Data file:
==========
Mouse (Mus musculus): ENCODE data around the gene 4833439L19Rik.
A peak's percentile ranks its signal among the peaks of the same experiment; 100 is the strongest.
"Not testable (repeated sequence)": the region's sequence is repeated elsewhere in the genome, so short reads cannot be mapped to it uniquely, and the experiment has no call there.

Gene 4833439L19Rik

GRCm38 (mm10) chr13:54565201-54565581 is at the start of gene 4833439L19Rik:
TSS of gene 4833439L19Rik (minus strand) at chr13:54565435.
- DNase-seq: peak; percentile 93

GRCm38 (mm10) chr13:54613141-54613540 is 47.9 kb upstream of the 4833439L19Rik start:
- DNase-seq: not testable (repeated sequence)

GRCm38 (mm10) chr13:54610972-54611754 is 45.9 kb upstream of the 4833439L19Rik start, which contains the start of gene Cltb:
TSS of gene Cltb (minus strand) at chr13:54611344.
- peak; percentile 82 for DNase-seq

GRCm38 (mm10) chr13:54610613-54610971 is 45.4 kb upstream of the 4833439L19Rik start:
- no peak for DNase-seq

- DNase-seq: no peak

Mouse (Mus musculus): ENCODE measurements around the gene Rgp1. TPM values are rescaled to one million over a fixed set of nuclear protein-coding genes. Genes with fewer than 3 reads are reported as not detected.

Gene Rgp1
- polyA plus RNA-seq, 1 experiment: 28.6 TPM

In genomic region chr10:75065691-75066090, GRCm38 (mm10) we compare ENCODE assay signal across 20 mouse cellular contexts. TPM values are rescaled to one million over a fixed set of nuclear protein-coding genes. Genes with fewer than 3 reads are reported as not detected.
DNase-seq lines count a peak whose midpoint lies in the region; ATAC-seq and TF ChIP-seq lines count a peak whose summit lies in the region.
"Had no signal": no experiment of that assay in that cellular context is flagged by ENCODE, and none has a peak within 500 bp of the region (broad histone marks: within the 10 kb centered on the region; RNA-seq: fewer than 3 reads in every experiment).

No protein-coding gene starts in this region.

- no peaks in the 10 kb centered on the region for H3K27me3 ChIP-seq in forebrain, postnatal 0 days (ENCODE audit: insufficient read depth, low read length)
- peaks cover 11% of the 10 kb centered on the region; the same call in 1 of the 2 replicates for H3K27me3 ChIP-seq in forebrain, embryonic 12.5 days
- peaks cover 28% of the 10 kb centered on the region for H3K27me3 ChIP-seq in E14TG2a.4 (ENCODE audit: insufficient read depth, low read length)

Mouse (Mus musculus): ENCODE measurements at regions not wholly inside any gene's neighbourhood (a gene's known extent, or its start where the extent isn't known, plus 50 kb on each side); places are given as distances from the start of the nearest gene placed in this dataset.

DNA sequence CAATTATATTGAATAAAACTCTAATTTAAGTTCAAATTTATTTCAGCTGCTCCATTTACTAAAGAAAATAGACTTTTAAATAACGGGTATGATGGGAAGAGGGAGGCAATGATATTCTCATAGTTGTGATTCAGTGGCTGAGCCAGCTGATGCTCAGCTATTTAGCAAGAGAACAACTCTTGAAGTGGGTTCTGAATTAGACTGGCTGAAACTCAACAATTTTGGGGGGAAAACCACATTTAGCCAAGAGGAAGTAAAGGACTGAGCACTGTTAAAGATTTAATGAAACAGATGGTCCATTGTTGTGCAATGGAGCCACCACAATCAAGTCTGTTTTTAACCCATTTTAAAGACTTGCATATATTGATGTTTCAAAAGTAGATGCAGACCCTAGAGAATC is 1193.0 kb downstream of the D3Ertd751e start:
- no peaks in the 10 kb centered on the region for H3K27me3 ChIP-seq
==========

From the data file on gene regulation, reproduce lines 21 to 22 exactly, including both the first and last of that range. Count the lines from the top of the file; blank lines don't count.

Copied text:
"Had no signal": no experiment of that assay in that cellular context is flagged by ENCODE, and none has a peak within 500 bp of the region (broad histone marks: within the 10 kb centered on the region; RNA-seq: fewer than 3 reads in every experiment).

No protein-coding gene starts in this region.